The Value of Children

This past weekend, while I was enjoying my 35th birthday celebrations with Connie (sorry, no pictures, I forgot my camera) one of the topics we wandered on to was the question of the value of children in Chinese and North American society. Specifically, we were discussing how certain ethnic group’s parents give them more encouragement to achieve that other groups do, and how that influnces the children. Certainly when I taught Elementary school a few years ago I could see which children had parents driving them forward, and classically enough, it was the Asian and old-world parents who had the kids that were doing the best in school.

One of the thoughts that occured to me while were discussing this was why such a difference existed, and one of the ideas that occured to me was the profit motive. In theory, all parents stand to benefit from their children as they age, it’s one of the reasons why people have children, to help take care of them as they get older. However, at least in Asian society there is a custom which I think most Westerners are unaware of, and that is that once they’re working Asian children are expected to hand over a percentage (sometimes a large one if they live at home) of their income to their parents. It’s almost an odd generation pyramid scheme, each generation passing money back to the one before it to help them out. The more successful each generation is, the more successful the parents of that generation become, and in theory even the grandparents. There is a solid profit motive to your kids doing well in school and life, in a direct tangible way here besides “they’ll take care of me”.

Not that “they’ll take care of me” isn’t a strong motivator, it is. In the European tradition (and I think most old-world traditions) children are expected to take care of their parents directly, and the profit of the children still translates to the profit of the parents. The parents know, thanks to cultural mores, that the children will be there for them, and so there is a strong reason for them to push those kids to work and succeed in life.

While brings me back to North Americans, who, while they do love and often encourage their children at the middle and higher levels of society, still have that whole North American individualism idea. The children are not seen as family assets so much as a hobby, something we do to continue the line and hope that they’ll turn out well. After all, when they reach a certain age, don’t they leave to start their own family? What can we really expect from them in return? Sure, we hope they’ll take care of us in our old age, but there’s nothing forcing them to do so besides perhaps love. (Not a weak movivator, but also not the strongest.) North American parents are taught to “let go” of their children, and see what happens when the children “spread their wings” and “fly (away)”.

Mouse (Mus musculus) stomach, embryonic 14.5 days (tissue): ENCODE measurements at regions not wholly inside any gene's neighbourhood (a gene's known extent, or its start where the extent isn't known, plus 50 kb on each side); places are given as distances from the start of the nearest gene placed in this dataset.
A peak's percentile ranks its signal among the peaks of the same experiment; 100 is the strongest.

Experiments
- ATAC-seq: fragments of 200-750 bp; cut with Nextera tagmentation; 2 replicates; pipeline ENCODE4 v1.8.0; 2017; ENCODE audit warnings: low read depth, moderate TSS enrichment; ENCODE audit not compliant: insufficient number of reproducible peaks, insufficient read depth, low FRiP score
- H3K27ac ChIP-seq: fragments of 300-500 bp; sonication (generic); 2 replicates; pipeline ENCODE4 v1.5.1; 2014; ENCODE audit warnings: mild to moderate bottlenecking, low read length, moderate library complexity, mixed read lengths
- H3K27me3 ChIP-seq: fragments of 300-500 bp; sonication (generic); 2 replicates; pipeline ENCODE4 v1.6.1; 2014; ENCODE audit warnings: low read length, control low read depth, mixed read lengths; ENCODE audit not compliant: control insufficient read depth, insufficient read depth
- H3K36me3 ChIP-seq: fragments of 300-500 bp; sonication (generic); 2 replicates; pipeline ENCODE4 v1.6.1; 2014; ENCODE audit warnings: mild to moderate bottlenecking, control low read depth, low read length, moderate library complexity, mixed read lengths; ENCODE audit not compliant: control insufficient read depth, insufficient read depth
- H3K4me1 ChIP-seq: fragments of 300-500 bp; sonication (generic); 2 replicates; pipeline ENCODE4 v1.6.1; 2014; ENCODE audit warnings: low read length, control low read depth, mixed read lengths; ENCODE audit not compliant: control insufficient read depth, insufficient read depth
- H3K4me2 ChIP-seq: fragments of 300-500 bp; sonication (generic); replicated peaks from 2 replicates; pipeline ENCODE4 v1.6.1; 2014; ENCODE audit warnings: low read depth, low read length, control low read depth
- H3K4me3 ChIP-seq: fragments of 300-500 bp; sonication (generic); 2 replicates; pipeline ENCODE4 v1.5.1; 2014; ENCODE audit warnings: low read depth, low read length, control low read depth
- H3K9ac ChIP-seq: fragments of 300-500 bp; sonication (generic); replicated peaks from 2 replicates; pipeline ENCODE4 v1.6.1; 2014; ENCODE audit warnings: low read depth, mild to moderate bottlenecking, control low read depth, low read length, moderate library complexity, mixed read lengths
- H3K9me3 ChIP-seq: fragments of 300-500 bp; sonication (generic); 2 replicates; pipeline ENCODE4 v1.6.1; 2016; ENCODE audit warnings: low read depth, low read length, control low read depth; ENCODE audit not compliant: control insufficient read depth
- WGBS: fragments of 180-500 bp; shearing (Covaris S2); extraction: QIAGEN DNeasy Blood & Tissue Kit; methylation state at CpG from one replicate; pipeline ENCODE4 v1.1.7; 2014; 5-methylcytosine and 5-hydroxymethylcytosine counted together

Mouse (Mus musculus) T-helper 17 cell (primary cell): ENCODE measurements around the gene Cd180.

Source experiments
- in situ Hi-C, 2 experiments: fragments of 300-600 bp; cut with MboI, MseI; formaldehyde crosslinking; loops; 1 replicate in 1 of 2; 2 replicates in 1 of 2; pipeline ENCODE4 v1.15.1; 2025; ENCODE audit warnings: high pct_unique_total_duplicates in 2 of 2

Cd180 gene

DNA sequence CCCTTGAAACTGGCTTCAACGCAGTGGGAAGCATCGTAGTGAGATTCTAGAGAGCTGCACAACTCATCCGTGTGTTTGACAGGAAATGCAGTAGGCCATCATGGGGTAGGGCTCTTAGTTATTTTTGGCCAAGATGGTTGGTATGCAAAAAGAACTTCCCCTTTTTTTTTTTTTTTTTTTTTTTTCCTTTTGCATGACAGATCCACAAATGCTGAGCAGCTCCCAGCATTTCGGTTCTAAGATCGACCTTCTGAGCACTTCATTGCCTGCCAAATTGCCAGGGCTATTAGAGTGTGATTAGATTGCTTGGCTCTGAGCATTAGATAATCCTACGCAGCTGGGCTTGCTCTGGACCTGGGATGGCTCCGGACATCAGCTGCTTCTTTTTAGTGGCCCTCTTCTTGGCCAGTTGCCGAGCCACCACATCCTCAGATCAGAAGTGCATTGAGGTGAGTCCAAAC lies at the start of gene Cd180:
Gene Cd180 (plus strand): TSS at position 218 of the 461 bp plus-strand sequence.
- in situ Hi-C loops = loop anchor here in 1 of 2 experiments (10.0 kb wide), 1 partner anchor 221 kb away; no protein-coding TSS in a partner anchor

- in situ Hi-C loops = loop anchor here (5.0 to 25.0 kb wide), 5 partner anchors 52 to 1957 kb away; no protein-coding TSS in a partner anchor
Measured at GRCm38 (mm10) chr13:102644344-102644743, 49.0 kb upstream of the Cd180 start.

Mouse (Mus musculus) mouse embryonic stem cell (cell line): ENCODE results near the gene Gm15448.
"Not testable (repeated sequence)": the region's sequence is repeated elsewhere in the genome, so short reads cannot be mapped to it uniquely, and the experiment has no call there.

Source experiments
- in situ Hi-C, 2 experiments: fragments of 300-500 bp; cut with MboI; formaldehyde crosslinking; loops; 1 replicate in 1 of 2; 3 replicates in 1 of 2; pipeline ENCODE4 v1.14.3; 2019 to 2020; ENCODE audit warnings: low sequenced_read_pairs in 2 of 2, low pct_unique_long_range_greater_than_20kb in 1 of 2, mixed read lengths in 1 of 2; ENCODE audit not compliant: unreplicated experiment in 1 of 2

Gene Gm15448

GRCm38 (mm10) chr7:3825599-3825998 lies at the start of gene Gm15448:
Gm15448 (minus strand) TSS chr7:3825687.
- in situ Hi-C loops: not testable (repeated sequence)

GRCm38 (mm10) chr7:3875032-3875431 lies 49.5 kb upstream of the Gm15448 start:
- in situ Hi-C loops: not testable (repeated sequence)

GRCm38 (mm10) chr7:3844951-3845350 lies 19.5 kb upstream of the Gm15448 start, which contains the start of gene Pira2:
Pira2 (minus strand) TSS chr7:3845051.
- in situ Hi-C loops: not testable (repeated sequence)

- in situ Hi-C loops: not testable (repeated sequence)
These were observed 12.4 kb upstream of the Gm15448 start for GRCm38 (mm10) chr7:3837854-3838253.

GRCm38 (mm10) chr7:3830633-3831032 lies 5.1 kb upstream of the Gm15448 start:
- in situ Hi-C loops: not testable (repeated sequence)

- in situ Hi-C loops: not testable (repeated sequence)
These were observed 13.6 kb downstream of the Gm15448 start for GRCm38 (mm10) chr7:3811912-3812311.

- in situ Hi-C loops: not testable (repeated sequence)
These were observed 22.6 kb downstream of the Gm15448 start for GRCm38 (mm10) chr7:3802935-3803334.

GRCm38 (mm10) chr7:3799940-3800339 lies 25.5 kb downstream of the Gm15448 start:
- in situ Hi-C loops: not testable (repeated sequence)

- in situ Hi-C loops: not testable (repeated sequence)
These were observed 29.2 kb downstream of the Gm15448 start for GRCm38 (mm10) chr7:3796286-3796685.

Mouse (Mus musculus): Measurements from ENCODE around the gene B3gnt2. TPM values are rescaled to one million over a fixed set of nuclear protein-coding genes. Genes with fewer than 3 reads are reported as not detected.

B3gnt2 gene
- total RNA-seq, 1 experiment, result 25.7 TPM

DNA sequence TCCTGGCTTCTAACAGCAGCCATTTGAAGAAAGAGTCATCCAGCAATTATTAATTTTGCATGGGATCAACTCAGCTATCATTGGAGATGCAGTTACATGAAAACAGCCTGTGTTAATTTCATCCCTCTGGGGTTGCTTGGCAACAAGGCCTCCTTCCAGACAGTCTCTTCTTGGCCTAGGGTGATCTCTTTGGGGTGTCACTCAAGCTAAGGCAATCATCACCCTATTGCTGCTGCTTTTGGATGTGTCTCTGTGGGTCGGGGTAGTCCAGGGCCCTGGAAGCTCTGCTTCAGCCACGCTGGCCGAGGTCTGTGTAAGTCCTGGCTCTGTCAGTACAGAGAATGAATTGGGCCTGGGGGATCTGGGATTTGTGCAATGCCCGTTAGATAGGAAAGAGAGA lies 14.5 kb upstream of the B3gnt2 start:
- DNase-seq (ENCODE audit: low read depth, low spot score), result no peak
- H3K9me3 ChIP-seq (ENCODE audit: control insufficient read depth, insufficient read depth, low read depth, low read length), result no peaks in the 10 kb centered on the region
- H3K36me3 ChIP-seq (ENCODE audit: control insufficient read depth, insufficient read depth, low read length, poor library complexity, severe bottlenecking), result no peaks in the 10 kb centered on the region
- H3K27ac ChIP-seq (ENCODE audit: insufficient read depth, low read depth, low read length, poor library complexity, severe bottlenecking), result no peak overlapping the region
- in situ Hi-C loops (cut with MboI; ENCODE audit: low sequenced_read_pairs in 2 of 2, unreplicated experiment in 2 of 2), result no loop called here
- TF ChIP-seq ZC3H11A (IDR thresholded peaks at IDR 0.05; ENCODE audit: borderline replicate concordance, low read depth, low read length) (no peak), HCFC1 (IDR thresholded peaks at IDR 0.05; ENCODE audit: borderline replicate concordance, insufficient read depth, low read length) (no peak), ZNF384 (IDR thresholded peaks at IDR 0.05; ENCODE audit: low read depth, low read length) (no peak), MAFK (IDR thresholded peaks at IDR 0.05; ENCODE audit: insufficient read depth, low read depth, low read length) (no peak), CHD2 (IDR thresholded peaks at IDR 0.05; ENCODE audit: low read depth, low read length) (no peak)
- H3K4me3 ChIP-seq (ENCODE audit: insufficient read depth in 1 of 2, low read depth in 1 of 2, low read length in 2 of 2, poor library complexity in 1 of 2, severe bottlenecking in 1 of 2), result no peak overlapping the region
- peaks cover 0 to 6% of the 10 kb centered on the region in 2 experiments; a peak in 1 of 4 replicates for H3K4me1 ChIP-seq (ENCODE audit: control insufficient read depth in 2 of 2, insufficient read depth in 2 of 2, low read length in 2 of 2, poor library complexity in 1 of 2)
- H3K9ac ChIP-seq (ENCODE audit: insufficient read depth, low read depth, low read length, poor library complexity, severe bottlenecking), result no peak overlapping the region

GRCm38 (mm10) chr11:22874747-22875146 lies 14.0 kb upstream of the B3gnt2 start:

Is this a strong motivator to produce successful children? One wonders.

It gets even worse when you get to the poor and the welfare families in North America, for them Children are less a hobby and even verge on a burden. Sure, they help make bigger welfare checks, or child support money, but most welfare parents seem hardly happy about these lives they have brought into the world. They get almost no encouragement (and even discouragement) when it comes to education, when you think it would be the opposite. You would think that each generation of poor would see their children as their ticket to the future and possible prosperity (this is how people in Taiwan often view them), but instead they seem more interested in neglecting them in favor of beer and TV.

Is this because they’re lazy? Or is it the real lack of profit they see in raising children who will just leave them, or maybe be just like them and accomplish little. Then again, they’re almost guaranteeing that those kids will accomplish little by neglecting them. Isn’t it better to bet on the kids and give them a push?

I have no conclusion, just questions and ideas. Obviously society has some blame for this too, but how much blame truely goes with the parents? Aren’t they the ones who are supposed to be responsible for raising their kids?

What I can say is, a direct profit motive works wonders!

Rob